As for increasing technical knowledge and experience among professional women, he insisted that the only way to tackle the language barrier – perceived as one of the main barriers for young women to enter the ICT sector – is to start with improving the English Language first.

During the event, the panelists agreed that in order to move forward, a National ICT Policy must be developed, a policy that familiarizes girls with ICT.

At the end of the event, networking and mentorship connections were created, also job offers were made by some of the attendees who were previously lacking information about women in ICT. A number of women got an employment opportunity during the session.

From the huge turnout to the event and the comments from the Q&A session, it was evident that this was a topic of great interest for all.

Hayaan Haween “Journey of Women” is a platform founded in Hargeisa, Somaliland to highlight topics that affect women’s lives through raising awareness on critical issues. Previous topics featured on Hayaan Haween include Maternity Health, Literature of Somali Women, Breast Cancer and Mental Health Awareness and The Legend of Queen Arraweelo.  At these monthly events, a panel of experts discuss the topic followed by a Q&A session.

“Founded in May, 2017 this platform has proven to be popular with a growing following of young men and women” said Khadija Abdillahi Sheikh, a Banker, Social Entrepreneur and Co-founder of Hayaan Haween


You can follow Hayaan Haween on Twitter, Facebook and YouTube for videos of this session and previous ones @HayaanHaween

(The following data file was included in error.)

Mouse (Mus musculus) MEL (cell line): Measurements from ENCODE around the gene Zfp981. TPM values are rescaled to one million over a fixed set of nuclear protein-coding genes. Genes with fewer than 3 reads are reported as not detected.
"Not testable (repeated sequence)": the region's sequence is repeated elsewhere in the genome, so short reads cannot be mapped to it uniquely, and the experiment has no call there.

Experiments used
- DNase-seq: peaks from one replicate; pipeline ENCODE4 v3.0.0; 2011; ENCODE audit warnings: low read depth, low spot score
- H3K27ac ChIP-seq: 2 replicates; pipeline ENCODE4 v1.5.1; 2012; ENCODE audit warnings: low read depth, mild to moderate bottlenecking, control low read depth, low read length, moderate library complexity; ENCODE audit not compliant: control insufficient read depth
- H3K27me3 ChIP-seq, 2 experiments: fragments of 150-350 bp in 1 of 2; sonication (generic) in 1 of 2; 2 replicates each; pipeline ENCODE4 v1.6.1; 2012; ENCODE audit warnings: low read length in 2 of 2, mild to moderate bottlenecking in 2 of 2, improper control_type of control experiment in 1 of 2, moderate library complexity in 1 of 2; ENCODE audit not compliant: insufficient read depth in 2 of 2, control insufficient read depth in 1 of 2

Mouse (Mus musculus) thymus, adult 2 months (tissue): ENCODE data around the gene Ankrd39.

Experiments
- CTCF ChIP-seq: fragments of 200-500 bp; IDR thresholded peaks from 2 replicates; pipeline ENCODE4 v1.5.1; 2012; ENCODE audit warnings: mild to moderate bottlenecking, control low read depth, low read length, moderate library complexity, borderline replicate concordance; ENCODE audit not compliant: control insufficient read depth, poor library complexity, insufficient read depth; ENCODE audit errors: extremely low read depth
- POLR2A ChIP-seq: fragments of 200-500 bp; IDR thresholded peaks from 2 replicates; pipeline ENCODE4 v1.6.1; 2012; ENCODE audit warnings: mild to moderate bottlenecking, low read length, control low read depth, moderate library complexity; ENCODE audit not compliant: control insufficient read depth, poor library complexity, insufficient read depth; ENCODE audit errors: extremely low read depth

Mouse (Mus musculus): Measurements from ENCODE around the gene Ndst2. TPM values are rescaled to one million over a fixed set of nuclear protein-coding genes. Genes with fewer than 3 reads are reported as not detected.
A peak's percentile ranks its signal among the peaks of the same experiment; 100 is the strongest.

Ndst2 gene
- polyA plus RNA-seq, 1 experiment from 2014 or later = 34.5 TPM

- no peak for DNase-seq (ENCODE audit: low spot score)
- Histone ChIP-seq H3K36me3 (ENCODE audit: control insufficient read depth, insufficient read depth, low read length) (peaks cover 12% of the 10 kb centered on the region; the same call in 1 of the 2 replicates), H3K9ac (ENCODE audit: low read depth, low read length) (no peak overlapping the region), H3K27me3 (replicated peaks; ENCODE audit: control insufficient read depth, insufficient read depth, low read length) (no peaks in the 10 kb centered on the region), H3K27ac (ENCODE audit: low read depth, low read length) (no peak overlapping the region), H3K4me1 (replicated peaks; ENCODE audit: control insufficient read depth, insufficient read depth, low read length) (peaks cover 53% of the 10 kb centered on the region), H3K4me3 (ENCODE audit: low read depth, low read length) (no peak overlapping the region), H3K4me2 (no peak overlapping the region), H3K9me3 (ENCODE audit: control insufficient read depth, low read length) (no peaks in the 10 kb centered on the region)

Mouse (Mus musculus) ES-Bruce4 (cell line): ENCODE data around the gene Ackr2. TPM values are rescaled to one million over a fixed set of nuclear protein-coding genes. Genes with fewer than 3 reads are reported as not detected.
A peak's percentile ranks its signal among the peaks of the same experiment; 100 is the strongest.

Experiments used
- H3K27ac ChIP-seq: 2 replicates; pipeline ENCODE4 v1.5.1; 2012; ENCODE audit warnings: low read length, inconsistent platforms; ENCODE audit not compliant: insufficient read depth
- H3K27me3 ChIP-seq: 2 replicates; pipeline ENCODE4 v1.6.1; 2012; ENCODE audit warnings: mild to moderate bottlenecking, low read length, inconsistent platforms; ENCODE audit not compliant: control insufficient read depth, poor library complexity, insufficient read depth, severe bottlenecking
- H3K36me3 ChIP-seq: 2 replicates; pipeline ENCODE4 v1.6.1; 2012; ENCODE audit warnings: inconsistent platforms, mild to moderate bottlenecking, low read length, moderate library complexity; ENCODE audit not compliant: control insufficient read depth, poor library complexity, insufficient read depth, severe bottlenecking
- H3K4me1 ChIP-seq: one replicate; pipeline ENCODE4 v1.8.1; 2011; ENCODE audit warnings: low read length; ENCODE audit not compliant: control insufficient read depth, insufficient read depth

Academic Researches

Somaliland: Sources of Campaign Financing in 2017 Presidential Election




In a new research carried out by Center for Policy Analysis (CPA), a local Think tank organization publishes a new report on the Sources of Campaign Financing in 2017 Presidential Election in Somaliland. The new report focuses on how the election campaigns were financed by the three political parties and the amount each party spent on those campaigns.

You can download the full report in the below link:

Sources of Campaign Financing in 2017 Presidential Election  



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“Berbera Special Economy Zone Will Model Jebel Ali Freezone” DP World




DP World Press Release

We are pleased to inform you about DP World’s agreement with the Government of the Republic of Somaliland to develop Berbera Special Economic Zone (BSEZ). The project will build on DP World’s existing operations at the Port of Berbera where the port has recently recorded the highest container volumes in its history. Berbera SEZ benefits from excellent connectivity being located less than 15km from Berbera port and is situated along the Berbera-Hargeisa highway.